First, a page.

• Metabolic disease. Rare metabolic diseases, such as Wilson's disease, acute fatty liver of pregnancy and Reye's syndrome, infrequently cause acute liver failure.

    • Cancer. Cancer that begins in your liver or cancer that spreads to your liver from other places in your body can cause your liver to fail.


    Acute liver failure often causes complications, including:

    • Excessive fluid in the brain (cerebral edema). Excessive fluid causes pressure to build in your brain, which can displace brain tissue outside of the space it normally occupies (herniation). Cerebral edema can also deprive your brain of oxygen.

    • Bleeding disorders. A failing liver isn't able to produce sufficient amounts of clotting factors, which help blood to clot. Bleeding from ulcers in the gastrointestinal tract or other locations is difficult to control because it doesn't clot quickly.

    • Infections. People with acute liver failure are at an increased risk of developing a variety of infections, particularly in the blood and in the respiratory and urinary tracts.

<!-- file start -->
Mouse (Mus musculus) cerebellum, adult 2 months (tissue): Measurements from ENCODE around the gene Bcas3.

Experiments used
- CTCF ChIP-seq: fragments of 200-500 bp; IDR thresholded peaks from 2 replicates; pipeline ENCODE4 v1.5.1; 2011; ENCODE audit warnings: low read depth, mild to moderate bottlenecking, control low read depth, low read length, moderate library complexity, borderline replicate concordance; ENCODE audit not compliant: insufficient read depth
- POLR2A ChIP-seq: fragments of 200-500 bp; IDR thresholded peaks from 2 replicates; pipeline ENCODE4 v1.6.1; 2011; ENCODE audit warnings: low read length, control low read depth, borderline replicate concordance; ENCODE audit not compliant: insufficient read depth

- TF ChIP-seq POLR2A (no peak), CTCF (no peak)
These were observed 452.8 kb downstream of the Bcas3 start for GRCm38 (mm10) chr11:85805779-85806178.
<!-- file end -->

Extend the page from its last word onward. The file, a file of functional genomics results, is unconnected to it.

• Kidney failure. Kidney failure often occurs following liver failure, especially in cases of acetaminophen overdose, which damages both your liver and your kidneys. 

    How to diagnose Acute Liver Failure

    Tests and procedures used to diagnose acute liver failure include:

    • Blood tests. Blood tests to determine how well your liver is functioning may include the prothrombin time test, which measures how long it takes for your blood to clot. If you have acute liver failure, your blood doesn't clot as quickly as it should.

    • Examination of liver tissue. Your doctor may recommend a procedure to remove a small section of liver tissue (liver biopsy). Tests of the liver tissue may help your doctor understand why your liver is failing. For people with a risk of bleeding during biopsy, such as those with acute liver failure, the doctor performs a transjugular liver biopsy. To do this, a tiny incision is made on the right side of your neck and a thin tube (catheter) is passed into a large vein in your neck, through your heart and down into a vein exiting your liver. Your doctor then inserts a needle down through the catheter and retrieves a sample of liver tissue.

    Treatments options

    People with acute liver failure are treated in the intensive care unit of a hospital. Acute liver failure treatments may include:

    • Medications to reverse poisoning. Acute liver failure caused by Paracetamol overdose or mushroom poisoning is treated with drugs that can reverse the effects of the toxin.

    • Relieving excess fluid in the brain. Cerebral edema caused by acute liver failure can increase pressure on your brain. Medications can help reduce the fluid buildup in your brain.